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More horse virus cases cause Jamestown event cancellation

Horses graze in a pasture near Jamestown earlier this month. Forum News Service file photo

JAMESTOWN, N.D.—With two other horses suspected of having a rare, and often deadly, disease in Stutsman County in south-central North Dakota, a second major riding event scheduled for Jamestown has been cancelled.

Betty Job, president of the Windsor Horse Club, said three horses that belonged to her sister's herd have been euthanized.

The first horse put down was tested and confirmed to have equine herpesvirus myeloencephalopathy, she said. Two more horses became ill with the same grave symptoms and were put down, but not tested.

So officially in the state there have been only two cases, the fatal EHM case in Stutsman County and another in the far southwest corner in Bowman County.

Deputy State Veterinarian Beth Carlson said they have been getting a lot of calls from people who are concerned.

It's understandable that trail ride and event organizers want to act on the best information available and not out of fear and rumors, she said. The best prevention resources and latest information on confirmed cases are posted on the North Dakota Department of Agriculture's EHV-1 webpage, she said.

Because of the Stutsman County cases, Job said the St. Judes Ride and Roast Beef Supper scheduled for June 9 was cancelled.

One of the horses euthanized had just given birth, Job aid. Her bottle-fed colt was isolated on another ranch while the remainder of the herd and an employee's herd are showing no symptoms about halfway through a 30-day quarantine, she said.

The risk of an infected horse, person's clothing or equipment coming in contact with other horses was just too much to risk to hold the ride, Job said.

"I have an older stallion and don't want it to die from something like that," she said.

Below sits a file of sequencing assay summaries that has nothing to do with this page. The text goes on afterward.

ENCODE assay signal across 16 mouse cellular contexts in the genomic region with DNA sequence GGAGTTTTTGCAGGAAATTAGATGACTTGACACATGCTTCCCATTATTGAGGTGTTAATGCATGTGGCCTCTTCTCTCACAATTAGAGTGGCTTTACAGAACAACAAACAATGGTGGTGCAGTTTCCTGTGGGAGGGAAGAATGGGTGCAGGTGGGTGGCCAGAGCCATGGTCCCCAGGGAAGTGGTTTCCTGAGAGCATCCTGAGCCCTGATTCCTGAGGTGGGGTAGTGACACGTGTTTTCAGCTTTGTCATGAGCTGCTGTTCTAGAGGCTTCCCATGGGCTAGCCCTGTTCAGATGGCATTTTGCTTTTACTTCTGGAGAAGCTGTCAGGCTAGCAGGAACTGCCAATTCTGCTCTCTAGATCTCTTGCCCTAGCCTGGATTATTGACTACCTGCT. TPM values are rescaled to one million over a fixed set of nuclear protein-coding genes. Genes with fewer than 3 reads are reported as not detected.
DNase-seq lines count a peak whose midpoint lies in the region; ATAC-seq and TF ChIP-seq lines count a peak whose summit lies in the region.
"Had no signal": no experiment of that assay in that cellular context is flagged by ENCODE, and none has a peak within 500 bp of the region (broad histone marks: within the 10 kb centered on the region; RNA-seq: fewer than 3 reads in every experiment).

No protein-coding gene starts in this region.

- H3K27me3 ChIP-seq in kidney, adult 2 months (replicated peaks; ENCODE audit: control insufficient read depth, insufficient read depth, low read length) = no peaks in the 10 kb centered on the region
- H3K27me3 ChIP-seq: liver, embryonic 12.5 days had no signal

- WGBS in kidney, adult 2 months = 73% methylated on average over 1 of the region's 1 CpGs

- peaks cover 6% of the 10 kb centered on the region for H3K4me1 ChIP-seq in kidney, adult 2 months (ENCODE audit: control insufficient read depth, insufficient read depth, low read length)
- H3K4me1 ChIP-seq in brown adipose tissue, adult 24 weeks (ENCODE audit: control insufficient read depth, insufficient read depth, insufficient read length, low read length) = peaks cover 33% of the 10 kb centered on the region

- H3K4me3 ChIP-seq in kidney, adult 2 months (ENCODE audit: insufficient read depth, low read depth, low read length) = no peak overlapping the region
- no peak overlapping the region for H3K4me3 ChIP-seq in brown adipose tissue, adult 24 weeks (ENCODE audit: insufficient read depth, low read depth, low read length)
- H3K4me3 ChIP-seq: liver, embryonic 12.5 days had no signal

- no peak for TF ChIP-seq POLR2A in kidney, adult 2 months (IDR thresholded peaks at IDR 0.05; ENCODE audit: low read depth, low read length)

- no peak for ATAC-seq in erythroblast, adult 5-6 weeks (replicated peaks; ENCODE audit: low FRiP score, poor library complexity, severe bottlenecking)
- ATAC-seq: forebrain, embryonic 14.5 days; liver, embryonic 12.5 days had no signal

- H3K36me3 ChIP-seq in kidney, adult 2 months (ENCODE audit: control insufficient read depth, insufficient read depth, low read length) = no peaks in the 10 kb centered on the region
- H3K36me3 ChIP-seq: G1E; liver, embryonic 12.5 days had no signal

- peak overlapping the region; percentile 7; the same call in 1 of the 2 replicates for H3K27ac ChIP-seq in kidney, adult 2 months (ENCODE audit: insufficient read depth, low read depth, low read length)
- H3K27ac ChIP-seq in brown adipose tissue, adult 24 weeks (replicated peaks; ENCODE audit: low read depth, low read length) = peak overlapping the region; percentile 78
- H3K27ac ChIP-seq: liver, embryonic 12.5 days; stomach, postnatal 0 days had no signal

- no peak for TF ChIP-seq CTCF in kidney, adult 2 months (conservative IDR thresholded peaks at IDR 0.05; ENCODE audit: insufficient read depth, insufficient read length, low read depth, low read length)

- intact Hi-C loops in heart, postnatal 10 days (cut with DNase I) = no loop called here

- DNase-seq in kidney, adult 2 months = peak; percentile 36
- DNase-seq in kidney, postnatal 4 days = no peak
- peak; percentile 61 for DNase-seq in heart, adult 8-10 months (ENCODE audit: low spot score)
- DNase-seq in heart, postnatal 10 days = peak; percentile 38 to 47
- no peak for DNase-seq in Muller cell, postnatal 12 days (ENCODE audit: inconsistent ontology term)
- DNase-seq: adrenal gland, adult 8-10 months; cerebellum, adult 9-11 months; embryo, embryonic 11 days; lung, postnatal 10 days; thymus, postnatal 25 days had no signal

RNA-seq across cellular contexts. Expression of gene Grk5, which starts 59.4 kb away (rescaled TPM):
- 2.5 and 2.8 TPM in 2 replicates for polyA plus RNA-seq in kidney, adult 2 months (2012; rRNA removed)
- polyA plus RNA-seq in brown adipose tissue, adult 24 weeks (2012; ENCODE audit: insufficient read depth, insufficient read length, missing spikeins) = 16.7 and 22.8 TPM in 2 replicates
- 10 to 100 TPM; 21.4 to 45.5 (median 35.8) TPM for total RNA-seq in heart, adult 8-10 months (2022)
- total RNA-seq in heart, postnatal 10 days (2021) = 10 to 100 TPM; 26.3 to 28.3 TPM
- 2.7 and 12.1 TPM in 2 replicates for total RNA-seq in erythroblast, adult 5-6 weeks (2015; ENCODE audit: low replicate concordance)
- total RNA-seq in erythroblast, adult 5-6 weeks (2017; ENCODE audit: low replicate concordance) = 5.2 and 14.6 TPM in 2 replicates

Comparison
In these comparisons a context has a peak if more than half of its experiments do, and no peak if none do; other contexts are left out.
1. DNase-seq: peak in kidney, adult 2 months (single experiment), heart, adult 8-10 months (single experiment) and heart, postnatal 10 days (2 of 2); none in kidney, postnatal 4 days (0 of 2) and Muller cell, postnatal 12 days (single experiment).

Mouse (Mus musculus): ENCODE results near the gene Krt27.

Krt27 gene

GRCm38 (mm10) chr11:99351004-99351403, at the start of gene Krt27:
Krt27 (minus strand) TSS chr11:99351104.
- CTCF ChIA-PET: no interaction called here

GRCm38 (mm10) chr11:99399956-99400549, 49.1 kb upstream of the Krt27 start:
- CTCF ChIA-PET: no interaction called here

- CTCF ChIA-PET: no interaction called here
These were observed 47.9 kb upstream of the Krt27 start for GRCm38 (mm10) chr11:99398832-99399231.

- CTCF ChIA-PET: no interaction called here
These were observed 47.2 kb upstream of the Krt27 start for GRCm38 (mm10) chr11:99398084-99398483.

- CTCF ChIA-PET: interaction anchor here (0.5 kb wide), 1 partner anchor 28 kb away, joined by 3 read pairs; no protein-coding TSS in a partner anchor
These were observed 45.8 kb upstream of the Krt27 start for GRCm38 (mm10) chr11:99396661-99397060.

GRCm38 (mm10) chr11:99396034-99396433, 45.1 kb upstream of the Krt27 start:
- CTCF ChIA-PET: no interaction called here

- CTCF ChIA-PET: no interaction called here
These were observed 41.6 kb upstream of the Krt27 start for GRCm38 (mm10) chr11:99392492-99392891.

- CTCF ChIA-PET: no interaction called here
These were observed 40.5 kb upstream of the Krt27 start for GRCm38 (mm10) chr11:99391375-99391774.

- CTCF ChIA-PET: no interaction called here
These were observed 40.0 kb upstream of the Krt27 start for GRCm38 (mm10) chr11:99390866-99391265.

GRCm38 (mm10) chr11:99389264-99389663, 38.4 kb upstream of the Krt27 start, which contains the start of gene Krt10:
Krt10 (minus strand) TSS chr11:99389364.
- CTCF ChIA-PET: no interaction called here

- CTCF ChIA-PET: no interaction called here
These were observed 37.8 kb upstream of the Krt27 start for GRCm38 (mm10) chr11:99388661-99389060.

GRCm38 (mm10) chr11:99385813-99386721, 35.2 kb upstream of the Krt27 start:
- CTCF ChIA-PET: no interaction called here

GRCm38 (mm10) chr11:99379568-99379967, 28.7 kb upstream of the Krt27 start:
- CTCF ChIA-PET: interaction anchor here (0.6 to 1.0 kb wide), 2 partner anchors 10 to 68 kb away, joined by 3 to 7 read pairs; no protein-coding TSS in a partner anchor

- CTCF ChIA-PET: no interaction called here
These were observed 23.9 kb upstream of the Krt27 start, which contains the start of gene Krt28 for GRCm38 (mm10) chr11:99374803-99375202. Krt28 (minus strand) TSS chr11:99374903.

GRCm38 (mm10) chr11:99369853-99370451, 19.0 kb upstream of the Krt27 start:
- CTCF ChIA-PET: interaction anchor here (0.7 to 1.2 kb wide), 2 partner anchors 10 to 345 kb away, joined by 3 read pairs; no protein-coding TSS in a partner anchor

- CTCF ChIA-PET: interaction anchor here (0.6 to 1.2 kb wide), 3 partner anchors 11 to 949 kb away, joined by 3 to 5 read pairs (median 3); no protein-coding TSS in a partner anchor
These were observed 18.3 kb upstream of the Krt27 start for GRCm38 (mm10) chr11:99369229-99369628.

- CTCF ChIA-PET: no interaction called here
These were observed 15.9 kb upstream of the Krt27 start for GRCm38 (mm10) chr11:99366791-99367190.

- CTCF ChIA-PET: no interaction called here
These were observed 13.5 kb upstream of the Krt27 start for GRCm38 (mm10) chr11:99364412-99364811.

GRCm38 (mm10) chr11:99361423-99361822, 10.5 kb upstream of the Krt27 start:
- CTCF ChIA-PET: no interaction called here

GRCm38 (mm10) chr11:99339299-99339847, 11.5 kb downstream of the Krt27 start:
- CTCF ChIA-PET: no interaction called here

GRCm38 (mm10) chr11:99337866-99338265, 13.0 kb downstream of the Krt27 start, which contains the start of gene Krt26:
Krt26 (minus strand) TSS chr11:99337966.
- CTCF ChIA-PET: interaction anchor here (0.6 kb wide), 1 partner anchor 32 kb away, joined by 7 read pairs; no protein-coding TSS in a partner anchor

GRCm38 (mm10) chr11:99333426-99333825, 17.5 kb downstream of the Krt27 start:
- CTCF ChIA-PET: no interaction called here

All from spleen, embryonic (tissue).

The ride and dinner benefit will likely be rescheduled in the fall, she said.

Alicia Harstad, extension agent in agriculture and natural resources with North Dakota State University Extension Stutsman County, said a decision will be made in a few weeks whether the service's horse show will be held this year at the Stutsman County Fair. It would be disappointing to cancel and a decision now would be premature, she said.

"We are definitely thinking about it and it will ultimately be up to the horse owners and how comfortable horse owners are or not," Harstad said.

There is always a risk of the disease when horses travel and owners should do all they can to practice biosecurity, Harstad said. That includes not sharing buckets, feed and equipment and keeping other horses and owners at a distance, she said.

"It is important to practice good biosecurity and when traveling it's important to know what things to do before you go and while you're at events," Carlson said.

EHM can remain dormant for some time, she said. Most horses respond well and recover but some do not, she said.

A horse with a runny nose or fever is not a danger sign in itself but it is unusual when the symptoms linger, she said. Minimize exposure risks during travel and events by staying the minimum time necessary, she said.

"Any time a horse has a fever that is not resolved and is showing neurological signs of EHM it is time to consult a veterinarian," Carlson said. "You don't call the doctor for every fever but when it's really high or is not going away in a reasonable time that is considered abnormal."

In neighboring South Dakota, there have been two cases reported, although both horses survived. One case was near Sioux Falls and confirmed on April 10, while the other involved a horse that had been in a college rodeo in Nebraska in early May and was owned by a member of the South Dakota State University rodeo team. In Minnesota, a warning was put out, but no deadly cases have been reported.

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